Data mining, or knowledge discovery in databases, is the nontrivial extraction of implicit, previously unknown and potentially useful information from data. Statistical methods are used that enable trends and other relationships to be identified in large databases.
The major reason that data mining has attracted attention is due to the wide availability of vast amounts of data, and the need for turning such data into useful information and knowledge. The knowledge gained can be used for applications ranging from risk monitoring, business management, production control, market analysis, engineering, and science exploration.
In general, three types of data mining techniques are used: association, regression, and classification.
Association analysis is the discovery of association rules showing attribute-value conditions that occur frequently together in a given set of data. Association analysis is widely used to identify the correlation of individual products within shopping carts.
Regression analysis creates models that explain dependent variables through the analysis of independent variables. As an example, the prediction for a product’s sales performance can be created by correlating the product price and the average customer income level.
Classification and prediction
Classification is the process of designing a set of models to predict the class of objects whose class label is unknown. The derived model may be represented in various forms, such as if-then rules, decision trees, or mathematical formulas.
A decision tree is a flow-chart-like tree structure where each node denotes a test on an attribute value, each branch represents an outcome of the test, and each tree leaf represents a class or class distribution. Decision trees can be converted to classification rules.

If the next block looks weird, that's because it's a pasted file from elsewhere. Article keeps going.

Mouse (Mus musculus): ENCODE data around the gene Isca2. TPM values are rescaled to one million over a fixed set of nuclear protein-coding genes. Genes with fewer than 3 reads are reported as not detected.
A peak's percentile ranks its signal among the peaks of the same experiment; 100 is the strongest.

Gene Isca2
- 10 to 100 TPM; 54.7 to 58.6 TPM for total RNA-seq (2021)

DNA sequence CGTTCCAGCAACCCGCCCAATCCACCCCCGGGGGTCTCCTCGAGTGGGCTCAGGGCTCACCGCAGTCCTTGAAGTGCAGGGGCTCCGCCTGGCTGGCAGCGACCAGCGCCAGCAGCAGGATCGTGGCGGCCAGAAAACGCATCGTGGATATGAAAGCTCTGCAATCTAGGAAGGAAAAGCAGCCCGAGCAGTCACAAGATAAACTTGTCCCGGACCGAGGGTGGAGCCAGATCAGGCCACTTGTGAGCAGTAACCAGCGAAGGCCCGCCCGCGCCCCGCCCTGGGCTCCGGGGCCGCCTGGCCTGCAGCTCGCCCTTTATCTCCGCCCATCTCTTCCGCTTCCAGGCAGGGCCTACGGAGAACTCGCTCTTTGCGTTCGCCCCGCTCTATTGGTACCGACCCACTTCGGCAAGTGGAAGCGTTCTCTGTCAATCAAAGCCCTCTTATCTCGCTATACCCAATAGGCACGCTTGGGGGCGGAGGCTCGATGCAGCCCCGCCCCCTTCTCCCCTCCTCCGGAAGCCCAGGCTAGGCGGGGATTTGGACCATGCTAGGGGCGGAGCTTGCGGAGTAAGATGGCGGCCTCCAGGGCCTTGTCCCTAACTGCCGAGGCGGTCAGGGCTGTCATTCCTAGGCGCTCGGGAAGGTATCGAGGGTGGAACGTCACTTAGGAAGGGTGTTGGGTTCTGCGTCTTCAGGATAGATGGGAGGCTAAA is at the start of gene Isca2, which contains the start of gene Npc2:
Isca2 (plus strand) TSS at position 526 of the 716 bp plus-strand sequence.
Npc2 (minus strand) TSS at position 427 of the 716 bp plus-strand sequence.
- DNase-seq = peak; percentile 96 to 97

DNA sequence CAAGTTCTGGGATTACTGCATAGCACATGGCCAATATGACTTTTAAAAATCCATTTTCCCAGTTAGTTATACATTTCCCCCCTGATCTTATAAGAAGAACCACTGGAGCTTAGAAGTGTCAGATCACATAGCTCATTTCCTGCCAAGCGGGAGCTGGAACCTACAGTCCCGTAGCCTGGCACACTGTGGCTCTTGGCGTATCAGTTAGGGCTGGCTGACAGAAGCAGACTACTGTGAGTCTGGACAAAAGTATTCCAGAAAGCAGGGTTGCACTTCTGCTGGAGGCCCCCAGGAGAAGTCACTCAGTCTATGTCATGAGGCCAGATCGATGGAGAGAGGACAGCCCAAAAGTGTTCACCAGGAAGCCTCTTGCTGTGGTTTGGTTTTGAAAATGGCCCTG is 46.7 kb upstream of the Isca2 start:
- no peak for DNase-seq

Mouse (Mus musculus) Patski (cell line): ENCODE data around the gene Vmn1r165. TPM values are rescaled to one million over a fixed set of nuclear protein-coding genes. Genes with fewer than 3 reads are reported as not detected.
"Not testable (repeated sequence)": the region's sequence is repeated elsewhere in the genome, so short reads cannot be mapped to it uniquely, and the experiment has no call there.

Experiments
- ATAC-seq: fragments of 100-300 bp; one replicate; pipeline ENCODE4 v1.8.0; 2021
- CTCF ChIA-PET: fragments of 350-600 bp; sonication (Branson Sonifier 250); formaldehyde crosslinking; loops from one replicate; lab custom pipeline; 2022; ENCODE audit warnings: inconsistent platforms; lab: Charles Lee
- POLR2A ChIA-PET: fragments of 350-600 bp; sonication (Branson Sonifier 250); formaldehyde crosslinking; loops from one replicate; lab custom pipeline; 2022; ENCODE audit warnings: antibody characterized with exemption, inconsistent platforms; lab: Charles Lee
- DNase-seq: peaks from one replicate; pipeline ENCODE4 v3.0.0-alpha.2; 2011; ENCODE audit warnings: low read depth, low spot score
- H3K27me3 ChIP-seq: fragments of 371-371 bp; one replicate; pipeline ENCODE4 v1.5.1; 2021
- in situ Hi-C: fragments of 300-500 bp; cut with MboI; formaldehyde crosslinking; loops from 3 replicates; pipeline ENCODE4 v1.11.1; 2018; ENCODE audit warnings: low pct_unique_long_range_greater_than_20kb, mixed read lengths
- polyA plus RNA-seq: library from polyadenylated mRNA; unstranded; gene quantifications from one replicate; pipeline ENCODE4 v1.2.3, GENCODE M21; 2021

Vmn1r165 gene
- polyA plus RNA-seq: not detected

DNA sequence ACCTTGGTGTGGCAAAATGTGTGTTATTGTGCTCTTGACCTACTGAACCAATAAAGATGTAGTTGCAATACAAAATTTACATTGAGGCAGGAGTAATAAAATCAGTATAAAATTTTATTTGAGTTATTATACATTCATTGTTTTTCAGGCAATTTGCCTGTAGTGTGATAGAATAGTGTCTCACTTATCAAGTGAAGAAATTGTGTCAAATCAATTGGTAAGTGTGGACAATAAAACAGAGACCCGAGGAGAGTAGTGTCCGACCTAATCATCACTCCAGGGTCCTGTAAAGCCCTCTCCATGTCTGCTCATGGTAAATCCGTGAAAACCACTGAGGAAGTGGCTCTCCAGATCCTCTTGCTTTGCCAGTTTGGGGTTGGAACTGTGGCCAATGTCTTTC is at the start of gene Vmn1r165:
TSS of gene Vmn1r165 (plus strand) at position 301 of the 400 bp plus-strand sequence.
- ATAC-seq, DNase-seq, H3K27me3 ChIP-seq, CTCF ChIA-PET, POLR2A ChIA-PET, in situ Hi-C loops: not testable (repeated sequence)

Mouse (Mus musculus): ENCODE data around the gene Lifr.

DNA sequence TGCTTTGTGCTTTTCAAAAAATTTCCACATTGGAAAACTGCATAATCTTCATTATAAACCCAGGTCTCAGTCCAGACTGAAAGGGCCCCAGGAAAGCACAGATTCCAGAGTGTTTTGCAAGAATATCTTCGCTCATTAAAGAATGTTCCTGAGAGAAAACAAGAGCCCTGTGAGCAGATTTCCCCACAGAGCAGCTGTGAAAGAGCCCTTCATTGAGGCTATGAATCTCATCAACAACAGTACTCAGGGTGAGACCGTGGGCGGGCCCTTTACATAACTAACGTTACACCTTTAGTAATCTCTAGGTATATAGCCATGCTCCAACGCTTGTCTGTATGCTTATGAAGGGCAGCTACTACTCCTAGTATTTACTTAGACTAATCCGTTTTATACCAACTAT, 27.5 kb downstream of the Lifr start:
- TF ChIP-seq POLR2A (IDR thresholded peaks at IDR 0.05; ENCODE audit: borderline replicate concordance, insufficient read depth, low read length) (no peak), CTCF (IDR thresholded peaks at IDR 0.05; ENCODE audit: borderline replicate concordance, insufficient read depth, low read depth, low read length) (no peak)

Classification can be used for predicting the class label of data objects. Prediction encompasses the identification of distribution trends based on the available data.
The data mining process consists of an iterative sequence of the following steps:
- Data coherence and cleaning to remove noise and inconsistent data.
- Data integration such that multiple data sources may be combined.
- Data selection where data relevant to the analysis are retrieved.
- Data transformation where data are consolidated into forms appropriate for mining.
- Pattern recognition and statistical techniques are applied to extract patterns.
- Pattern evaluation to identify interesting patterns representing knowledge.
- Visualization techniques are used to present mined knowledge to users.
Limits of Data Mining
GIGO (garbage in garbage out) is almost always referenced with respect to data mining, as the quality of the knowledge gained through data mining is dependent on the quality of the historical data. We know data inconsistencies and dealing with multiple data sources represent large problems in data management. Data cleaning techniques exist to deal with detecting and removing errors and inconsistencies from data to improve data quality. However, detecting these inconsistencies is extremely difficult. How can we identify a transaction that is incorrectly labeled as suspicious? Learning from incorrect data leads to inaccurate models.
Another limitation of data mining is that it only extracts knowledge limited to the specific set of historical data, and answers can only be obtained and interpreted with regards to previous trends learned from the data. This limits one’s ability to benefit from new trends. Because the decision tree is trained specifically on the historical data set, it does not account for personalization within the tree. Additionally, data mining (decision trees, rules, clusters) are non-incremental and do not adapt while in production.